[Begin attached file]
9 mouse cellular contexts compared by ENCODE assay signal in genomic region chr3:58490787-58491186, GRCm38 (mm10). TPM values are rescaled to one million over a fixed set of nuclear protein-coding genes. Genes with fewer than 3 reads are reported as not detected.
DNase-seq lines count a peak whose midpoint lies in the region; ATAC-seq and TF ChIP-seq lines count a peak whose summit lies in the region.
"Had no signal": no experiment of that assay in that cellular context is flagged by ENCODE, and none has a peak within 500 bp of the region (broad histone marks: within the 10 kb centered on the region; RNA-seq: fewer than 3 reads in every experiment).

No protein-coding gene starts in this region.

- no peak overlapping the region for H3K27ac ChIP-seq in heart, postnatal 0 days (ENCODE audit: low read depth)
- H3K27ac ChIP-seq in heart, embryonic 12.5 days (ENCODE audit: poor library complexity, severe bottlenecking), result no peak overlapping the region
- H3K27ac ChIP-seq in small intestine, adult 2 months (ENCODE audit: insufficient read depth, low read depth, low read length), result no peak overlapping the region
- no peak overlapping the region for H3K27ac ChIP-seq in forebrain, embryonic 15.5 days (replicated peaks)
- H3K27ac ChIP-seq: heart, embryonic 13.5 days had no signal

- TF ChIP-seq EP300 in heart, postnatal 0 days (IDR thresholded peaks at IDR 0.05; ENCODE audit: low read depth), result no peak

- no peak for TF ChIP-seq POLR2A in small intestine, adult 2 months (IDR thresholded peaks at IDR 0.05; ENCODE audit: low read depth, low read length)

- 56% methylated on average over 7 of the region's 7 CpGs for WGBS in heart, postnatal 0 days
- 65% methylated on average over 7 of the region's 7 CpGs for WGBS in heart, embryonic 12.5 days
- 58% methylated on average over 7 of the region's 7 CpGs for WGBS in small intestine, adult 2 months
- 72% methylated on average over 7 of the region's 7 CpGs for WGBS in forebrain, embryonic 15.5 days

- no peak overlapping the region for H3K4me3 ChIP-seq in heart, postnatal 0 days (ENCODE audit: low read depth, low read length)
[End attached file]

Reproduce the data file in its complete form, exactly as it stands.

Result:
9 mouse cellular contexts compared by ENCODE assay signal in genomic region chr3:58490787-58491186, GRCm38 (mm10). TPM values are rescaled to one million over a fixed set of nuclear protein-coding genes. Genes with fewer than 3 reads are reported as not detected.
DNase-seq lines count a peak whose midpoint lies in the region; ATAC-seq and TF ChIP-seq lines count a peak whose summit lies in the region.
"Had no signal": no experiment of that assay in that cellular context is flagged by ENCODE, and none has a peak within 500 bp of the region (broad histone marks: within the 10 kb centered on the region; RNA-seq: fewer than 3 reads in every experiment).

No protein-coding gene starts in this region.

- no peak overlapping the region for H3K27ac ChIP-seq in heart, postnatal 0 days (ENCODE audit: low read depth)
- H3K27ac ChIP-seq in heart, embryonic 12.5 days (ENCODE audit: poor library complexity, severe bottlenecking), result no peak overlapping the region
- H3K27ac ChIP-seq in small intestine, adult 2 months (ENCODE audit: insufficient read depth, low read depth, low read length), result no peak overlapping the region
- no peak overlapping the region for H3K27ac ChIP-seq in forebrain, embryonic 15.5 days (replicated peaks)
- H3K27ac ChIP-seq: heart, embryonic 13.5 days had no signal

- TF ChIP-seq EP300 in heart, postnatal 0 days (IDR thresholded peaks at IDR 0.05; ENCODE audit: low read depth), result no peak

- no peak for TF ChIP-seq POLR2A in small intestine, adult 2 months (IDR thresholded peaks at IDR 0.05; ENCODE audit: low read depth, low read length)

- 56% methylated on average over 7 of the region's 7 CpGs for WGBS in heart, postnatal 0 days
- 65% methylated on average over 7 of the region's 7 CpGs for WGBS in heart, embryonic 12.5 days
- 58% methylated on average over 7 of the region's 7 CpGs for WGBS in small intestine, adult 2 months
- 72% methylated on average over 7 of the region's 7 CpGs for WGBS in forebrain, embryonic 15.5 days

- no peak overlapping the region for H3K4me3 ChIP-seq in heart, postnatal 0 days (ENCODE audit: low read depth, low read length)